Their View: Calderon's win means no major changes
The closeness of the Mexican presidential election - in which the conservative, pro-business, pro-U.S. candidate, Felipe Calderon, edged out former Mexico City Mayor Andres Manuel Lopez Obrador, of the center left - suggests deep ambivalence in Mexico, as in all of Latin America, toward the free-market policies adopted in the region, with varying success, over the past decade. While there has been a movement to jettison some of this “classical liberalism” and return to a more statist approach (consider Venezuela's Hugo Chavez), many Latin Americans, especially in the middle and upper classes, have benefited from the pro-business stance, and have voted accordingly.
On the one hand, the followers of Obrador are concerned about Mexico's high socio-economic inequality and insecurity, are suspicious of and resentful about U.S. power, and want massive new programs to reduce poverty. On the other hand, Calderon's voters approve his call to develop an ever more competitive Mexico tightly integrated in the world economy - a nation that will continue to enthusiastically seek foreign investment: exactly the policy of departing President Vicente Fox.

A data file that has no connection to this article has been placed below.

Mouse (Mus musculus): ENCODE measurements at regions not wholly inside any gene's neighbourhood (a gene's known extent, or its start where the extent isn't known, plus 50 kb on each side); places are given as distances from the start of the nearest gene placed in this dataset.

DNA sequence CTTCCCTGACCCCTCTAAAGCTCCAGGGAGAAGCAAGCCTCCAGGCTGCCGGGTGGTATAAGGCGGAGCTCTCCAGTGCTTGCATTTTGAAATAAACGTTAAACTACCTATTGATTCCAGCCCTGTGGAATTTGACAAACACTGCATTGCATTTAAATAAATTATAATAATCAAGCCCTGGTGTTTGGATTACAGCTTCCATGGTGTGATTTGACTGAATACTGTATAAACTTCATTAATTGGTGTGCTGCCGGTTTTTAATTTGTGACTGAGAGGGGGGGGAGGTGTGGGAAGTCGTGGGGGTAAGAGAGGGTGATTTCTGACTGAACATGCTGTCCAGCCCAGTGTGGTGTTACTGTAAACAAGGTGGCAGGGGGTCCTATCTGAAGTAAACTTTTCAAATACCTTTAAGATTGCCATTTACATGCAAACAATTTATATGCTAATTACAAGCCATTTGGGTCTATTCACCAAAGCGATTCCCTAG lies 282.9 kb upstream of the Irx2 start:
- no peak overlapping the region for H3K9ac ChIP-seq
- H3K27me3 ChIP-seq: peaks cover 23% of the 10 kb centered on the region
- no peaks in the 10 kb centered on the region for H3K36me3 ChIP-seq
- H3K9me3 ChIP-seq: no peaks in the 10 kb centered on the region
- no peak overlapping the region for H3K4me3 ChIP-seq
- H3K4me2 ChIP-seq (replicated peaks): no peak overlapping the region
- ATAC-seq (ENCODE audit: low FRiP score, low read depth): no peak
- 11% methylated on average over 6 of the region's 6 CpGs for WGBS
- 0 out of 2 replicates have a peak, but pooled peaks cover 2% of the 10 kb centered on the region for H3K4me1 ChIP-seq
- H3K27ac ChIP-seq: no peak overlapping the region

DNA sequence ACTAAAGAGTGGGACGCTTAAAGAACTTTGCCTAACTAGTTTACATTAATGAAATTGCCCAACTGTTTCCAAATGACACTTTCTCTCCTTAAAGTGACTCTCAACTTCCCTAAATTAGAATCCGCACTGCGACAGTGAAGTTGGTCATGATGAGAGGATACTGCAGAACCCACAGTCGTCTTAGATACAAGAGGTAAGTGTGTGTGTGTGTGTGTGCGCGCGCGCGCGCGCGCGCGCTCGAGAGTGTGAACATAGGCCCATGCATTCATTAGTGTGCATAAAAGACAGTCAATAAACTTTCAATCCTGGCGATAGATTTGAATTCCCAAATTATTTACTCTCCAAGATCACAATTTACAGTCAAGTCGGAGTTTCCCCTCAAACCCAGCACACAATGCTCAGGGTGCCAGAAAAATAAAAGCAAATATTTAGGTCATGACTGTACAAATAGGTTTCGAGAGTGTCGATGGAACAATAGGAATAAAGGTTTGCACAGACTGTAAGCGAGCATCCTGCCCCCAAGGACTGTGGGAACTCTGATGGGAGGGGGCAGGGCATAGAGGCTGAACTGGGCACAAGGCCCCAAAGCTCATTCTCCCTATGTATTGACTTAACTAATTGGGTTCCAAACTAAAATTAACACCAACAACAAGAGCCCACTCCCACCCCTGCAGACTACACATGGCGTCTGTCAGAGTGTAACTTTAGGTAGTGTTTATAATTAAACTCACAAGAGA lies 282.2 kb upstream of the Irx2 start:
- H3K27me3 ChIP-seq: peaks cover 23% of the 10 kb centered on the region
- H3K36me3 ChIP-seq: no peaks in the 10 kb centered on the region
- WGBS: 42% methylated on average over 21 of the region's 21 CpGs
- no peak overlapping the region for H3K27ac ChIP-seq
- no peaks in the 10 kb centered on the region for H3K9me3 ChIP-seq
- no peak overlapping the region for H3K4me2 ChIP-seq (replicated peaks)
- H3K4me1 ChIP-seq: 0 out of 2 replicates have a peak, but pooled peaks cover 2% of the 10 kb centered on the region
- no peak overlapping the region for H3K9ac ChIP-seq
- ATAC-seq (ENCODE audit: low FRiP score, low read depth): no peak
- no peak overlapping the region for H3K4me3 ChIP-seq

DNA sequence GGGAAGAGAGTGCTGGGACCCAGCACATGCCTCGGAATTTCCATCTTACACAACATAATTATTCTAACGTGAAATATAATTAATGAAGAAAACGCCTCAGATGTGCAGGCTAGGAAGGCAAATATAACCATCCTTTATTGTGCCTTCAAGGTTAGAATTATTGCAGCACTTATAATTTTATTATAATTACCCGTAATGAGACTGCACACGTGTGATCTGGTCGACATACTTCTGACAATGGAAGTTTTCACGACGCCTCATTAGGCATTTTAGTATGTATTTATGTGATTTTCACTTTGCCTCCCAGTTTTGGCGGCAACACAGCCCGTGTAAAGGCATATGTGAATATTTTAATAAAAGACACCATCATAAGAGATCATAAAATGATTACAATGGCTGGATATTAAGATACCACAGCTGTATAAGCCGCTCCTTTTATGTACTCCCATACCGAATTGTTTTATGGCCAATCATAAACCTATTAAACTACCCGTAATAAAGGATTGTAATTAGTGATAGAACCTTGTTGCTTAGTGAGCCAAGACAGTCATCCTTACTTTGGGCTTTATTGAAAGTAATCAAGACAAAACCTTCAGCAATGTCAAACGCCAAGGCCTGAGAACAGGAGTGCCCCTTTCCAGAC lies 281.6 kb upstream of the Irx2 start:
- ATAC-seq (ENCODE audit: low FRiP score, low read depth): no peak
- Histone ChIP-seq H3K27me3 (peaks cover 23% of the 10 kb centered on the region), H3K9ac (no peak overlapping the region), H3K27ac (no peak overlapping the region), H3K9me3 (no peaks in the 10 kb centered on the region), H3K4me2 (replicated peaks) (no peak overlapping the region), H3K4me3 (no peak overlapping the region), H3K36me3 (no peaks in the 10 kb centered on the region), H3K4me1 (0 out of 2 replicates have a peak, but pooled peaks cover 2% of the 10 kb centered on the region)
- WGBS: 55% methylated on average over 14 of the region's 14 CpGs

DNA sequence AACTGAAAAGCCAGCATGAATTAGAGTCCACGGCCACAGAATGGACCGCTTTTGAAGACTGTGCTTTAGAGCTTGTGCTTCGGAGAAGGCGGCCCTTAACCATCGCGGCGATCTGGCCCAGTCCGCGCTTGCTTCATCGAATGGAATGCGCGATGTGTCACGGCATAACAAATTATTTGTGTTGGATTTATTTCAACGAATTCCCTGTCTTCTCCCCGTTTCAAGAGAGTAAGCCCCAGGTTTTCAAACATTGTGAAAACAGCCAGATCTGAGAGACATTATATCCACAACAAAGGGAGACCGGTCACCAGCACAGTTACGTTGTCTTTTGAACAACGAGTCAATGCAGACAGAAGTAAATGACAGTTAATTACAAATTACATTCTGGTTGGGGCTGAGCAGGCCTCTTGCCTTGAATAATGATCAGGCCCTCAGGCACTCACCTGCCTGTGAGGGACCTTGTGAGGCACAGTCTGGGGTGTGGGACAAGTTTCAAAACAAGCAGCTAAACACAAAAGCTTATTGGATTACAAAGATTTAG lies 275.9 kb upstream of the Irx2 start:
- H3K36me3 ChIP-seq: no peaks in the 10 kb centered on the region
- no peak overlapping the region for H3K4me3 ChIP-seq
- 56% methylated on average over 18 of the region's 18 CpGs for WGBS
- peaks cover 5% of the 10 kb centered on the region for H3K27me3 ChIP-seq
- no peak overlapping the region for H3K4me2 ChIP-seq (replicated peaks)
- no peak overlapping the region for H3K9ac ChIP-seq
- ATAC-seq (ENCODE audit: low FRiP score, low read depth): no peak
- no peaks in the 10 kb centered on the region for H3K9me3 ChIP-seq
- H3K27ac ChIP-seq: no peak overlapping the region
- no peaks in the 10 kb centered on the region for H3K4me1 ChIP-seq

Interestingly, more Mexicans aged 18 to 29 voted for Calderon than his leftist foe, suggesting that for this group, globalization and close ties with the United States are permanent facts of life, from which they don't run. (An exit poll showed 38 percent of this age group voting for Calderon, 34 percent for Obrador, and the rest for centrist candidates.) Mexico's young are apparently becoming more internationalist.
A recent fall in the Mexican poverty rate and rise in the nation's economic growth may well have been key in leading many younger voters to support current policies, which they see as more likely than a socialistic approach to make Mexico prosperous in coming years. But people over 50, who have lived under a statist (and politically very corrupt) system, tend more to turn to government as a social protector, and to worry about globalization. By a margin of 37 to 34 percent, the older Mexicans went for Obrador.
Calderon's apparent victory signals that there won't be any major changes in Mexico's policies, and that the North American Free Trade Agreement - albeit disliked by many in Mexico, the United States and Canada - is safe for the foreseeable future.
- The Providence Journal